7. Use software to find or erase your phone if it goes missing
Consider installing a reputable security app that enables you to track your phone’s location if it goes missing, or to wipe data from the phone remotely if you’re not able to recover the handset. Some manufacturers provide such an app themselves: for example, Apple’s Find My iPhone, BlackBerry Protect, the Android Device Manager or Windows Find My Phone. Third-party apps are also available to perform a similar function.
8. Clear your phone before you dispense with it
If you decide to donate, resell or recycle your smartphone, remember to erase any data on it first. Remove and erase any media cards and perform a full or ‘factory’ reset by going into the Settings menu.
9. Accept updates and patches
Occasionally, your smartphone manufacturer may send you a message proposing an update to your operating system – the software that runs your device. App developers may also propose updates to their app. It is advisable to accept these updates as they become available. As well as typically offering new features and improving your phone’s performance, they can also fix security vulnerabilities.

Information on inadvertent roaming in Northern Ireland

Mobile phone users in Northern Ireland, particularly in border regions, may incur international roaming charges without ever leaving the country.
Mobile phone users in Northern Ireland, particularly in border regions, may incur international roaming charges without ever leaving the country.
This is called inadvertent roaming. It occurs when the signal from your domestic UK network is weak or unavailable and your phone picks up a stronger signal from a mast in the Republic of Ireland. In these cases, rather than paying domestic rates, mobile phone users are charged more expensive international roaming rates that can lead to unexpectedly high bills.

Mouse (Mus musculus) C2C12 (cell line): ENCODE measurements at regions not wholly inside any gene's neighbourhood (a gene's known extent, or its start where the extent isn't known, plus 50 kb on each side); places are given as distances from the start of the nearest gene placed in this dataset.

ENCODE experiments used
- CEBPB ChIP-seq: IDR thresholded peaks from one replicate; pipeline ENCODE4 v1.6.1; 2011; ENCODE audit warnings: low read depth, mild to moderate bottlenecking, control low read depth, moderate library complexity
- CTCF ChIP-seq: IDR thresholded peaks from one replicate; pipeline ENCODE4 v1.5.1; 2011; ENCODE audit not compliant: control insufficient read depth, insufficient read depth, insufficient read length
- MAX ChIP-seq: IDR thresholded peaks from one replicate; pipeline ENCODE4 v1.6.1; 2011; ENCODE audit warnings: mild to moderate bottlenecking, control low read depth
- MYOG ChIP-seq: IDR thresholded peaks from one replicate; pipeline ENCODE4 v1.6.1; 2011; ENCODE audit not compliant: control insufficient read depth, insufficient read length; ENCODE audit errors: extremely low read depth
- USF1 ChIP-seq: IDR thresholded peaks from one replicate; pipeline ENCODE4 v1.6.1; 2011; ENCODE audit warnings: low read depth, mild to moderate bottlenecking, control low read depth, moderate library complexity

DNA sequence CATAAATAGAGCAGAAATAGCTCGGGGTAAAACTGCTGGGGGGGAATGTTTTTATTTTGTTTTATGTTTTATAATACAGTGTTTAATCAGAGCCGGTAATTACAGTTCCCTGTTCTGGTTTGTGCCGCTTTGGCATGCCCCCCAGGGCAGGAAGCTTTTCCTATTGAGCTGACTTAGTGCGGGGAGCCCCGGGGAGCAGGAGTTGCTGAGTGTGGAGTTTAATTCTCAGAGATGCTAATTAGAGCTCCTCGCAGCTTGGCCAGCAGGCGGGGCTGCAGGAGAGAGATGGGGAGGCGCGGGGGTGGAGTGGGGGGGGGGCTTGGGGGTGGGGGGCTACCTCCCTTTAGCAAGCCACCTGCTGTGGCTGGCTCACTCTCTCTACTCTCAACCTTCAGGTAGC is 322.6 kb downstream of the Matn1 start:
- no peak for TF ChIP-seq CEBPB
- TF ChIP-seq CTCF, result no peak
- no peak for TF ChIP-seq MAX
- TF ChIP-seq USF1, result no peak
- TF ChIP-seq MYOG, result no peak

Tackling inadvertent roaming
EU legislation requires that mobile operators take reasonable steps to protect their customers from paying roaming charges for inadvertently accessed roaming services while situated in their home Member State, and make information available to their customers on how to avoid inadvertent roaming in border regions.
Operators have taken different kinds of action to tackle the problem for customers living and working in affected areas of Northern Ireland.
Reducing the cost of inadvertent roaming
Depending on how much your phone roams, there are a range of measures available from operators that may help you reduce the cost of inadvertent roaming to varying degrees.
Consider special discounted roaming tariffs
Some mobile operators offer tariffs, which, for some users, may provide a saving over their current monthly roaming costs.
Consider using smartphone apps
If you have access to a Wi-Fi network, there are some smartphone apps available which could help save you money. For example, O2’s TuGo app allows users to make calls over Wi-Fi networks using their standard minutes / text allowance. Apps such as these may also be useful if you live in an area where there is limited mobile coverage.
Adjust your handset settings
You can also change the settings on your phone to prevent your phone from roaming onto another network. This is important for smartphone owners especially, where apps can be downloading data even though the user isn’t actively using them. You can avoid these charges by turning off data roaming in your phone’s settings. 
Finally, users can avoid incurring voice roaming costs by switching their phone to manual rather than automatic network selection, which is the default setting on most phones. However, while stopping inadvertent roaming, this does restrict your use of the phone when you cannot pick up your own network.
Check your coverage
Mobile phone operators are investing in improving their networks to improve their coverage. You can find out more about reception in your area via coverage checkers on operators’ websites.
Ask your operator
Operators are also required to give their customers information on avoiding these charges. They often publish it on their websites. We encourage consumers to check, and to contact their operator if they are not sure.

Information correct as at 15 January 2014